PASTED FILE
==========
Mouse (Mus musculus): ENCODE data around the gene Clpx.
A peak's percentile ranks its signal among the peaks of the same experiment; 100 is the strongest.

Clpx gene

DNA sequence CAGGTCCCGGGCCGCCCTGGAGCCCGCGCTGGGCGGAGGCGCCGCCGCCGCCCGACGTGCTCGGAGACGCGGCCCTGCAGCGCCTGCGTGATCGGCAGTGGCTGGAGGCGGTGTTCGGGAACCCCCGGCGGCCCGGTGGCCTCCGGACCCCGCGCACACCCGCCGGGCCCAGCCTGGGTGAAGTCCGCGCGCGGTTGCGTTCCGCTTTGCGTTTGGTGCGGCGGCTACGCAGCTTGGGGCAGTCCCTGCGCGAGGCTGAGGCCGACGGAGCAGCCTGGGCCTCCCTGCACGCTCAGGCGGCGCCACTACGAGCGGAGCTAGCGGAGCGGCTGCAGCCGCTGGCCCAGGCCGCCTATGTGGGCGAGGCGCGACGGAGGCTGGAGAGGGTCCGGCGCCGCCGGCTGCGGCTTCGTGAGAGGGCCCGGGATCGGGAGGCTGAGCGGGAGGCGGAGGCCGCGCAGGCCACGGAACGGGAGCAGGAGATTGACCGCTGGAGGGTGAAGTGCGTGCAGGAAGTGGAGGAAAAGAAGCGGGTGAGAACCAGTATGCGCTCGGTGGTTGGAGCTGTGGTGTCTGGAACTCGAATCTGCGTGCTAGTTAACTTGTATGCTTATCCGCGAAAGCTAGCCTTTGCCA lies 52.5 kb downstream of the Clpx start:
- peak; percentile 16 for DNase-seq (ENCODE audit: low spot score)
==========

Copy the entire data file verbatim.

Mouse (Mus musculus): ENCODE data around the gene Clpx.
A peak's percentile ranks its signal among the peaks of the same experiment; 100 is the strongest.

Clpx gene

DNA sequence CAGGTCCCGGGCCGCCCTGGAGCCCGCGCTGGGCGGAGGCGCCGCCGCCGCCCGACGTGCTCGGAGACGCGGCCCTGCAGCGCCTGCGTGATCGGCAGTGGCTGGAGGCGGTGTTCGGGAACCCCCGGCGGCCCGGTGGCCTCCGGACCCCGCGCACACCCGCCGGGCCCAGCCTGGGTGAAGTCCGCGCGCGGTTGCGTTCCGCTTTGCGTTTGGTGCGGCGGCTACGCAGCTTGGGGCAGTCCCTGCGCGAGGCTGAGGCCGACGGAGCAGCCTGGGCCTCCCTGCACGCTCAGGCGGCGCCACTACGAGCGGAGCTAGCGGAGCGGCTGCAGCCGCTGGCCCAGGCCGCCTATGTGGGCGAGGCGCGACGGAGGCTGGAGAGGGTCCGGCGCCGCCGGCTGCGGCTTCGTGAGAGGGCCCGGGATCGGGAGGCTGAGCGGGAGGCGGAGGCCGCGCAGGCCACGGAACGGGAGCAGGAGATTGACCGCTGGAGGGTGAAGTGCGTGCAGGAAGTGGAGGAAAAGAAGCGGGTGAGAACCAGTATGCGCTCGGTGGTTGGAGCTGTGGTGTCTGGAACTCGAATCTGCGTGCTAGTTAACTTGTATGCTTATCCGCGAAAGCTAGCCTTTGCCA lies 52.5 kb downstream of the Clpx start:
- peak; percentile 16 for DNase-seq (ENCODE audit: low spot score)